The Foreign, Commonwealth & Development Office (FCDO) advises against all travel to:
- western and central Mindanao and the Sulu archipelago because of terrorist activity and clashes between the military and insurgent groups.
The FCDO advises against all but essential travel to:
- the remainder of Mindanao (excluding Camiguin, Dinagat and Siargao Islands) due to the threat of terrorism. See Local travel and Terrorism.
- the remainder of the Philippines based on the current assessment of COVID-19 risks
Travel to the Philippines is subject to entry restrictions
- Entry to the Philippines is currently prohibited except for Philippine nationals and former Philippine nationals, including their spouses and children, members of international organisations already accredited to the Philippines, and foreign nationals holding valid residency permits. Since 1 August 2020, foreign nationals with long-term visas have been allowed to enter the Philippines subject to Inter Agency Taskforce (IATF) conditions
- Some airlines need passengers from the Philippines to present a COVID-19 RT-PCR negative-test certification issued by an accredited testing facility before being permitted. Check with your airline or travel company for the latest information
- See Department of Foreign Affairs’ guide on what to do prior to entry, on arrival and during quarantine in the Philippines
See Entry requirements for more information before you plan to travel.
Preparing for your return journey to the UK
If you’re returning to the UK from overseas, you will need to:
Check our advice on foreign travel during the coronavirus (COVID-19) pandemic and sign up for email alerts for this travel advice.
If you’re planning travel to the Philippines, find out what you need to know about coronavirus there in the Coronavirus section.
During the COVID-19 pandemic, it is more important than ever to get travel insurance and check it provides sufficient cover. See the FCDO guidance on foreign travel insurance.
It is estimated that over 200,000 British nationals visited the Philippines in 2018. Most visits are trouble-free.
Visit our tropical cyclones page for advice about what to do if you’re caught up in a storm, and follow the Philippine Atmospheric, Geophysical and Astronomical Services Administration (PAGASA) or the National Disaster Risk Reduction and Management Council (NDRRMC) for more updates.
The lake Taal volcano 60km south of Manila has been experiencing increased volcanic activity since January 2020. See Natural disasters
Terrorists are very likely to try to carry out attacks in the Philippines. Terrorist groups have the intent and capability to carry out attacks anywhere in the country, including in the capital Manila and in places visited by foreigners, such as airports, shopping malls, public transport, including the metro system, and places of worship. You should remain vigilant at all times and report anything suspicious to the local authorities. See Terrorism
It’s likely that terrorist groups continue to plan kidnap operations against western nationals in the Philippines, both on land and at sea. Risks are particularly acute in Mindanao and the Sulu archipelago. See Kidnapping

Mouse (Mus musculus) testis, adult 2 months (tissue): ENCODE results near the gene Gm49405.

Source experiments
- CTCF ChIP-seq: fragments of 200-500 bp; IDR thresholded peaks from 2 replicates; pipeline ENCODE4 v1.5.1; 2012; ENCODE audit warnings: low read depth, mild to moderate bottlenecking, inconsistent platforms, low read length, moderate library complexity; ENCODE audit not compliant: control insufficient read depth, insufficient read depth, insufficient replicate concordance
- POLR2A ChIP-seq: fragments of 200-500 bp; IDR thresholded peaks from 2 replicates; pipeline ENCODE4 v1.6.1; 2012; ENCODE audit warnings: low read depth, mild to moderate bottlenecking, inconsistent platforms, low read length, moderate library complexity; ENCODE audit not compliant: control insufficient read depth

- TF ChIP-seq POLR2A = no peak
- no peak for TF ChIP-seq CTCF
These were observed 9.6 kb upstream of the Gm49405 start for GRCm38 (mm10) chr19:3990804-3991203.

Martial law was lifted across Mindanao on 1 January 2020. Monitor media reporting and follow the instructions of local authorities. A ‘state of national emergency on account of lawless violence’ remains in place across the rest of the country.
The Philippines is in an active earthquake zone and has numerous volcanoes. The country is also affected by around 20 typhoons each year, most of which occur between June and December. See Natural disasters
Normally you can enter the Philippines without a visa for an initial period of 30 days. You can also get a tourist visa before you travel, which will allow an initial 59 day stay. However, restrictions are currently in place as part of the Philippines response to the coronavirus outbreak. See Visas and Coronavirus
There’s a high incidence of street crime and robbery throughout the Philippines. You should take sensible precautions. See Crime
Prison sentences in the Philippines are severe. The judicial system can result in long-term detention until a court hearing takes place. Detention facilities are far below UK standards. Do not become involved with drugs of any kind. Penalties for importing and using illegal drugs are particularly severe. See Local laws and customs
The Philippines’ ferry and passenger boat network has a poor record of maritime safety. You should exercise caution when considering travel by inter-island ferries and avoid overcrowded boats. Accidents are more frequent during the rainy season between June and December when storms can develop quickly. See Sea travel
There’s a heightened risk of dengue fever during the rainy season (June to October). See Health
If you’re abroad and you need emergency help from the UK government, contact the nearest British embassy, consulate or high commission. Consular support is severely limited in parts of the Philippines where the FCDO advise against travel, and limited in the areas where the FCDO advise against all but essential travel. Full consular support is available in all other areas.
The Overseas Business Risk service offers information and advice for British companies operating overseas on how to manage political, economic, and business security-related risks.